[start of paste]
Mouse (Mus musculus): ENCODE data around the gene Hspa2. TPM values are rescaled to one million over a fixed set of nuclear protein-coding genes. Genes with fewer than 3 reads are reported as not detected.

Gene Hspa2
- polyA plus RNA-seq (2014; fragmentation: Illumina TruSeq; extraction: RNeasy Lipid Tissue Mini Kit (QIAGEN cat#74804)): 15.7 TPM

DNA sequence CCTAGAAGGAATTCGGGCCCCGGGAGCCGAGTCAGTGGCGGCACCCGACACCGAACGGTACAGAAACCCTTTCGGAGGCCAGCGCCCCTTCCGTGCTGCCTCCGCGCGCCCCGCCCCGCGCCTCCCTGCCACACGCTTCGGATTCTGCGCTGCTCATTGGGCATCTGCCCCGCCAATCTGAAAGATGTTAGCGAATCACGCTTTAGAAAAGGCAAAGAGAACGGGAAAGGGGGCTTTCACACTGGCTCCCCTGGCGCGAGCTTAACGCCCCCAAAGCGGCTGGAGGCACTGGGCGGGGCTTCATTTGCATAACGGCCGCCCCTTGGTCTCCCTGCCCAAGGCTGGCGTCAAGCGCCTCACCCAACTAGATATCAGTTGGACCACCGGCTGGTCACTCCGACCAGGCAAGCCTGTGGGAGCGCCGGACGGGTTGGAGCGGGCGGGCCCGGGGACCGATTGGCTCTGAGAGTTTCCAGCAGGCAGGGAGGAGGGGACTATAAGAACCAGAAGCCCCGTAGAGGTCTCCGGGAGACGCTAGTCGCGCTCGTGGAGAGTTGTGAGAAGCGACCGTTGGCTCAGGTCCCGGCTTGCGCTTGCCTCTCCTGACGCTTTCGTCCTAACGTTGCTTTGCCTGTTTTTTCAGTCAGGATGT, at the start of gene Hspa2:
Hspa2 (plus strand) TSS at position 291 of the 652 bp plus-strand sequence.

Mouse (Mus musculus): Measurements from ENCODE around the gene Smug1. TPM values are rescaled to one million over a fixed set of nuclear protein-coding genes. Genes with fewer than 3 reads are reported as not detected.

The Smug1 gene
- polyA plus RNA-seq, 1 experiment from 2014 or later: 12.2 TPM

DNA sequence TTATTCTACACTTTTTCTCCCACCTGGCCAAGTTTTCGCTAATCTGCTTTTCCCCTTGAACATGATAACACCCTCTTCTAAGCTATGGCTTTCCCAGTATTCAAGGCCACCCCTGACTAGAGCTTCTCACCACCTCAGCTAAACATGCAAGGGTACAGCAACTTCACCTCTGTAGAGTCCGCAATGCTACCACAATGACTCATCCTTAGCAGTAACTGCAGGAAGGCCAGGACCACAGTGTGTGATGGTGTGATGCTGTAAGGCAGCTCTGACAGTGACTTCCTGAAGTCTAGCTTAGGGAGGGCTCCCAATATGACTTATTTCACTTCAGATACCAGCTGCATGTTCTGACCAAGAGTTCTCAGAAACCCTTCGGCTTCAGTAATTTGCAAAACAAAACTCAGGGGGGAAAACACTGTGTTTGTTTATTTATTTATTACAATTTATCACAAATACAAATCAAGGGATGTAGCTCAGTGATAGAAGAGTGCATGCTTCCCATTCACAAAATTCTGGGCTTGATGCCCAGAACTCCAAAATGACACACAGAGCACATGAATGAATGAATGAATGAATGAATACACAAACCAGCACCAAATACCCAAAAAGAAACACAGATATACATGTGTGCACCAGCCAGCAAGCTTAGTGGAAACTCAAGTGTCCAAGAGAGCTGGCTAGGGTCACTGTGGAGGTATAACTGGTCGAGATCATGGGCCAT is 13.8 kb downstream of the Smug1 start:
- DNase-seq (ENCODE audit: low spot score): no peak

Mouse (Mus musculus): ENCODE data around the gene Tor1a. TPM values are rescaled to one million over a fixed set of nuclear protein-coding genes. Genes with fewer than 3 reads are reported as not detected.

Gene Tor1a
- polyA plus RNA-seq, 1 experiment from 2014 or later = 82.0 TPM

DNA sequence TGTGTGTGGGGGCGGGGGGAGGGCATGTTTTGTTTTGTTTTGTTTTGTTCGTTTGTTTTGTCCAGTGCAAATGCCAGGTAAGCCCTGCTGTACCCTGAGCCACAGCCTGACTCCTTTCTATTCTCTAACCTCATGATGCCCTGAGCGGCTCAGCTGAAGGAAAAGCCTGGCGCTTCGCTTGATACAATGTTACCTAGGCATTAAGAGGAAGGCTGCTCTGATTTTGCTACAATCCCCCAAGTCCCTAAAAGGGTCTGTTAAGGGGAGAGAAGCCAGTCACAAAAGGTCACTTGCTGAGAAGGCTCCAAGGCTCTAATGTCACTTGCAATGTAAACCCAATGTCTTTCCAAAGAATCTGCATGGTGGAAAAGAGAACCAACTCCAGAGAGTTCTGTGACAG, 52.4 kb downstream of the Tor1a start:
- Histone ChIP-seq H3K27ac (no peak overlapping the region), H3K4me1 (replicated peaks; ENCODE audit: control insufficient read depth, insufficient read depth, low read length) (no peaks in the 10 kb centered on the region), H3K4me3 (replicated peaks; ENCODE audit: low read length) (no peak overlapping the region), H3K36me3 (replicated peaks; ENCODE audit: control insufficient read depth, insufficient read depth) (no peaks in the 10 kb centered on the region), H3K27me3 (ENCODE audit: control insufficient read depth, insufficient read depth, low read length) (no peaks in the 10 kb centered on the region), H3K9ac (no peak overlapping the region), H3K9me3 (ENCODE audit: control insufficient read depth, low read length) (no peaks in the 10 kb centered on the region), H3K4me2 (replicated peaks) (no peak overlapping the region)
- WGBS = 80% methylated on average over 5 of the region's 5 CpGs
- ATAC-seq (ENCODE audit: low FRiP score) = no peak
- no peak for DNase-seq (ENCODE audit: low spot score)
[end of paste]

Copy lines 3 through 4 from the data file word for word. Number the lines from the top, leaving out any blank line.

- polyA plus RNA-seq (2014; fragmentation: Illumina TruSeq; extraction: RNeasy Lipid Tissue Mini Kit (QIAGEN cat#74804)): 15.7 TPM

DNA sequence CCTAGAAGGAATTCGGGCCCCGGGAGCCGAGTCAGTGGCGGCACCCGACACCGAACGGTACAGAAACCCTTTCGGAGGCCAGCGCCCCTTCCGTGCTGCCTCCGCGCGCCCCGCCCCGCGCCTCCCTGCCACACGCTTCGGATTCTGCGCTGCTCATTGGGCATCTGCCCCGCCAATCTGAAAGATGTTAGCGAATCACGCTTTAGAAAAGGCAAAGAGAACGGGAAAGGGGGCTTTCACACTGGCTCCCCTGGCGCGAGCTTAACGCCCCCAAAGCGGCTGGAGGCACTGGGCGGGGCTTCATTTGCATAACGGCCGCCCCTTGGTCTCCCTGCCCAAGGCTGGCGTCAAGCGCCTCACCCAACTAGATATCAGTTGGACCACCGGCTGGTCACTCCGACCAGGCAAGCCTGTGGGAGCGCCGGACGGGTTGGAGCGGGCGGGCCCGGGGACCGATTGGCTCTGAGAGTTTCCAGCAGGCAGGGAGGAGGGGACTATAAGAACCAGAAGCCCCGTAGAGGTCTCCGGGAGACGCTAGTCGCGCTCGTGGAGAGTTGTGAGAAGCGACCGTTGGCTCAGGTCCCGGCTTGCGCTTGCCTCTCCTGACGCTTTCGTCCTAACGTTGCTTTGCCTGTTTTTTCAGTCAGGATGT, at the start of gene Hspa2: